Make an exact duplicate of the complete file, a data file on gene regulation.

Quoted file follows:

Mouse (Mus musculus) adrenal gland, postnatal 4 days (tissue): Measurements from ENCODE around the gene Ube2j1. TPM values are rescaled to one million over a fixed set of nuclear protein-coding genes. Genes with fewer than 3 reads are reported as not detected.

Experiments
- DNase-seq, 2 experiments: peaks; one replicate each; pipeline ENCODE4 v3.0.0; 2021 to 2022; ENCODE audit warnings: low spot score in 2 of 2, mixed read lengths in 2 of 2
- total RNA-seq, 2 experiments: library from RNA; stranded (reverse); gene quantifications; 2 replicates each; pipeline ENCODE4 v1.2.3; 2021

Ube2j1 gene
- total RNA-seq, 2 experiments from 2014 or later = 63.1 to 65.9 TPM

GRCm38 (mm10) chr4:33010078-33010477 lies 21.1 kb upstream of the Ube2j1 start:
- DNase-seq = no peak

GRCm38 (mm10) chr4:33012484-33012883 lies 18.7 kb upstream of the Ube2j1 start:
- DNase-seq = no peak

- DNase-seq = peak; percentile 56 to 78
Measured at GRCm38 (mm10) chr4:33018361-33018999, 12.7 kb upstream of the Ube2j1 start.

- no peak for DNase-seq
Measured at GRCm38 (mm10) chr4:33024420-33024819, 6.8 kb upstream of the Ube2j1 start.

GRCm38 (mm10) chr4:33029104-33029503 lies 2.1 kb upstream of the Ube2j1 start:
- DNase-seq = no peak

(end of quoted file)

Mouse (Mus musculus) adrenal gland, postnatal 4 days (tissue): Measurements from ENCODE around the gene Ube2j1. TPM values are rescaled to one million over a fixed set of nuclear protein-coding genes. Genes with fewer than 3 reads are reported as not detected.

Experiments
- DNase-seq, 2 experiments: peaks; one replicate each; pipeline ENCODE4 v3.0.0; 2021 to 2022; ENCODE audit warnings: low spot score in 2 of 2, mixed read lengths in 2 of 2
- total RNA-seq, 2 experiments: library from RNA; stranded (reverse); gene quantifications; 2 replicates each; pipeline ENCODE4 v1.2.3; 2021

Ube2j1 gene
- total RNA-seq, 2 experiments from 2014 or later = 63.1 to 65.9 TPM

GRCm38 (mm10) chr4:33010078-33010477 lies 21.1 kb upstream of the Ube2j1 start:
- DNase-seq = no peak

GRCm38 (mm10) chr4:33012484-33012883 lies 18.7 kb upstream of the Ube2j1 start:
- DNase-seq = no peak

- DNase-seq = peak; percentile 56 to 78
Measured at GRCm38 (mm10) chr4:33018361-33018999, 12.7 kb upstream of the Ube2j1 start.

- no peak for DNase-seq
Measured at GRCm38 (mm10) chr4:33024420-33024819, 6.8 kb upstream of the Ube2j1 start.

GRCm38 (mm10) chr4:33029104-33029503 lies 2.1 kb upstream of the Ube2j1 start:
- DNase-seq = no peak